The 90-Second Tesla Battery Swap: Misleading and Far From 'Magic'
In an attempt to woo potential customers, Tesla is pulling out the stops. Earlier this month they released plans to beef up their supercharger network. Last week, Tesla unveiled its newest gimmick to get people into its electric cars: 90 second battery swaps.
Tesla is attempting to outmaneuver gas-powered cars and their fuel fill-ups via the release of a video pitting the new “battery swap” against a “gasoline fill up.” This video shows a Tesla employee filling up a car at the gas pump — while an automated machine swaps two batteries out of two different Tesla Model S’s in the same amount of time.
Problem #1, what some of these subsequent reports on the “battery swap” miracle won’t tell you or, what people don't realize, is that the car used for the “gasoline” part of the race is an Audi A8 — which has an unusually large gas tank of 23.8 gallons. That’s the same fuel-tank capacity as the Hummer H3. Yeah, not really a fair fight.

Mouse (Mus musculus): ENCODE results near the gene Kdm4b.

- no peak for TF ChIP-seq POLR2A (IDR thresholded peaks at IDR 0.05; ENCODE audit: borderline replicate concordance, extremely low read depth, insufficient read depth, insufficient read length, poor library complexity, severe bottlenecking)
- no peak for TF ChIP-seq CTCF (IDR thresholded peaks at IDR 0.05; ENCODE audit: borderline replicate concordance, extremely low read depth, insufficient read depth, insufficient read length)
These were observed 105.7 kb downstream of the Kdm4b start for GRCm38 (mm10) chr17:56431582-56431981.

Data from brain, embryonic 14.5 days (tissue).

Most gas tanks for a mid-size sedan are around 15-17 gallons. (The Toyota Camry is on the high end with a 17 gallon capacity tank.)
Problem #2, the cost to swap the battery will be around $50. This price looks awfully nice compared to the $99.83 price tag to fill up the tank-like Audi A8. They also did this race at a Los Angeles gas station… Oh, and the Audi takes Premium gasoline — further inflating the cost difference in this comparison.
An Exxon station two blocks from the D.C. Capitol (2nd St NE and Mass Ave) is currently selling premium gas for $4.59/gal. In a Toyota Camry with a 17 gallon gas tank, a COMPLETE fill up with Premium would be $78.03. Also, Camrys don’t take Premium like the Audi A8 — they're fine with regular.
Let’s try a gas station in my hometown for giggles. To fill up a Camry with Premium gasoline would cost $65.79. If the driver were to use regular, like they should, the price would be $60.69.